oysters in hand 1

The ebb and flow of New Hampshire’s two estuaries, the Great Bay Estuary and Hampton-Seabrook Estuary, drive unique and diverse ecosystems that support the Granite State’s tradition of oyster aquaculture.

Oyster aquaculture, carefully managed by the NH Fish and Game Department, is currently the fastest growing seafood industry in New Hampshire.

orange oyster

In recent years, the growth and expansion of oyster farming has helped to keep New Hampshire’s rich maritime culture alive as an alternative to wild-harvest marine fisheries, which have experienced declines throughout the Gulf of Maine. New Hamphire harvests the American (or Eastern) oyster - Crassostrea virginica.

Oyster aquaculture supports the state’s Blue Economy, providing revenue and jobs as well as valuable ecosystem services in our coastal waters. The commercial oyster harvest in New Hampshire is conducted exclusively using aquaculture methods. No wild harvest.

By the numbers: New Hampshire's Oyster Industry

80.4 acres

Area of oyster farms in NH's coastal waters and estuaries


Oysters harvested in NH in 2022

$4.8 million

Economic benefit of oyster aquaculture in NH in 2022


Acres of oyster reef restored in NH since 2009


Growth in value of NH oyster aquaculture since 2013


Oyster farms actively harvesting market-sized oysters in NH

nh coastal map

Important Sites for NH Oysters

  1. Great Bay
  2. Little Bay
  3. Hampton-Seabrook Estuary

NH Oyster Harvesting Efforts

Great Bay is open to recreational oystering and oyster reef restoration activities. Commercial oyster aquaculture and harvest occur in Little Bay and Hampton Harbor. 

Of the 12 businesses actively harvesting market-sized oysters in NH in 2022:

  • 11 operate in Little Bay
  • 1 operates in Hampton-Seabrook Estuary

Of the 80.4 acres farmed in NH:

  • 73.9 acres farmed in Little Bay
  • 6.5 acres farmed in Hampton-Seabrook Estuary 

Between 2013-2022:

  • 1029% increase in the value of NH’s oyster harvest
  • 103% annual growth rate of harvest value 

Benefits to the Ecosystem

oysters in boat

As filter feeders, oysters are key to maintaining the health and nutrient balance of our local, coastal ecosystems.

1 oyster filters up to 50 gallons of water per day! Filtration removes suspended particles – feeding the oysters and creating clearer, cleaner water.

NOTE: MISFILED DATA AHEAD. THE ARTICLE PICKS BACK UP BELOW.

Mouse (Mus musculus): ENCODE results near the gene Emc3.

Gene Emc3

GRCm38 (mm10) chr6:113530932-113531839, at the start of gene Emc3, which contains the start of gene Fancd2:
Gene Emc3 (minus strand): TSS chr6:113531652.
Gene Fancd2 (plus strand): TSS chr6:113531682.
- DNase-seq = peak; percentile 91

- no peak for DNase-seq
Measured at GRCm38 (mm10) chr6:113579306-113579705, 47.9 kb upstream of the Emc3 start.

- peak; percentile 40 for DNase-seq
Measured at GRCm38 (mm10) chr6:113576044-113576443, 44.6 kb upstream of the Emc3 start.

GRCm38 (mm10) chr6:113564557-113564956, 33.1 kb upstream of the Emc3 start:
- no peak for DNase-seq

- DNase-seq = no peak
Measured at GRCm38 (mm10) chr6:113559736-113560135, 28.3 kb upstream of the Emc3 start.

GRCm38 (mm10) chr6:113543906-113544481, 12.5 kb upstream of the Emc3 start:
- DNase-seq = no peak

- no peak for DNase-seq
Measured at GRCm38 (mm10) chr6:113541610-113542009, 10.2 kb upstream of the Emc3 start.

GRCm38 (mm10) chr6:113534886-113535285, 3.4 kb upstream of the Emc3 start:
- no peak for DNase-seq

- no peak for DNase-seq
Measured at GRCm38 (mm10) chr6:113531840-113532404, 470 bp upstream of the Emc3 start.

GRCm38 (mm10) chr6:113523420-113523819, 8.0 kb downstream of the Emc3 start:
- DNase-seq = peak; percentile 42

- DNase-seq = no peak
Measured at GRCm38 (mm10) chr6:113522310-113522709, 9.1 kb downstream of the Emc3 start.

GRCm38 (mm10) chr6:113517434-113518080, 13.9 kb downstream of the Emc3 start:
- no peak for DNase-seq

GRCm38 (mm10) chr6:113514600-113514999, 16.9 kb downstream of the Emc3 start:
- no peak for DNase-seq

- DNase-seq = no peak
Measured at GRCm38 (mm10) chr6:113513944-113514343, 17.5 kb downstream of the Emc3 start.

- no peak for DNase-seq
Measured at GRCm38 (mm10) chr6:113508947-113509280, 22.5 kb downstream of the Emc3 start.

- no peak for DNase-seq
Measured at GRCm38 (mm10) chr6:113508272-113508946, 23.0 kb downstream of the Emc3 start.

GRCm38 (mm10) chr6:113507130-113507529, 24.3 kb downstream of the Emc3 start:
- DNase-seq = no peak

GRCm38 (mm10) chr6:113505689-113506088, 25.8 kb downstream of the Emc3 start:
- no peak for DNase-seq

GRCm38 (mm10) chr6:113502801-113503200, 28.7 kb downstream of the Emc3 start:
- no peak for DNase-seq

In 2022, the oysters farmed by NH’s aquaculture industry contributed $3.7 million in ecosystem services to the estuarine environment by filtering excess nutrients, like nitrogen, out of our coastal waters.

NH’s oyster farmers regularly contribute to scientific research projects with NH Sea Grant and UNH, such as:

  • Monitoring the bay and oyster health with UNH researchers
  • Exploring new harvest methods, gear types and configurations in oyster aquaculture
  • Participating in oyster reef restoration and assessment

NH oyster farmers stocked over 4.6 million juvenile seed oysters in 2022.

History and Tradition

oysters on deck

New Hampshire’s indigenous tribal communities consumed many varieties of shellfish, including oysters, and much of their mollusk diet is recorded in their shell heaps (called middens) which date back 2,500 years.

Wild oysters were later an easy, valuable source of protein and trade commodity for European settlers and colonists.

By the late 1800’s, pollution, sedimentation, over-harvesting, and disease left only a fraction of New Hampshire’s wild oyster population.

Today, recreational oyster harvesting is carefully regulated and commercial harvesting can only be performed by licensed farmers who import approved seed oysters.

How to Shuck an Oyster

View/Download an oyster shucking guide    


Linas Kenter, Ph.D.
Aquaculture & Fisheries Research Scientist


Content for this page was compiled collaboratively by the NH Shellfish Farmers Initiative and NH Sea Grant.

Click here for a PDF FactSheet version of this page

Data and statistics were made available by the NH Fish & Game Department, The Nature Conservancy - NH, and NH Sea Grant.